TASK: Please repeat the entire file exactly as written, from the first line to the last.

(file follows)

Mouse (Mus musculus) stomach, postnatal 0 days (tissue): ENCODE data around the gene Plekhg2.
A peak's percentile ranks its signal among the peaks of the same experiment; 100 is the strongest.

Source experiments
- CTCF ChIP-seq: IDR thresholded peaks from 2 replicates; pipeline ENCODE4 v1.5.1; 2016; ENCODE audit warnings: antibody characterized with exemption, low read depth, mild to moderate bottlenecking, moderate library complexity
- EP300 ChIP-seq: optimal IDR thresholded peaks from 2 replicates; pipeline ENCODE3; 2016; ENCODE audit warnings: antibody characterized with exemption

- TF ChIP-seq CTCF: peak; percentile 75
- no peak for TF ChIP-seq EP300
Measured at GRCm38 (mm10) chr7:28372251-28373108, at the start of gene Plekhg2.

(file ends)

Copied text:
Mouse (Mus musculus) stomach, postnatal 0 days (tissue): ENCODE data around the gene Plekhg2.
A peak's percentile ranks its signal among the peaks of the same experiment; 100 is the strongest.

Source experiments
- CTCF ChIP-seq: IDR thresholded peaks from 2 replicates; pipeline ENCODE4 v1.5.1; 2016; ENCODE audit warnings: antibody characterized with exemption, low read depth, mild to moderate bottlenecking, moderate library complexity
- EP300 ChIP-seq: optimal IDR thresholded peaks from 2 replicates; pipeline ENCODE3; 2016; ENCODE audit warnings: antibody characterized with exemption

- TF ChIP-seq CTCF: peak; percentile 75
- no peak for TF ChIP-seq EP300
Measured at GRCm38 (mm10) chr7:28372251-28373108, at the start of gene Plekhg2.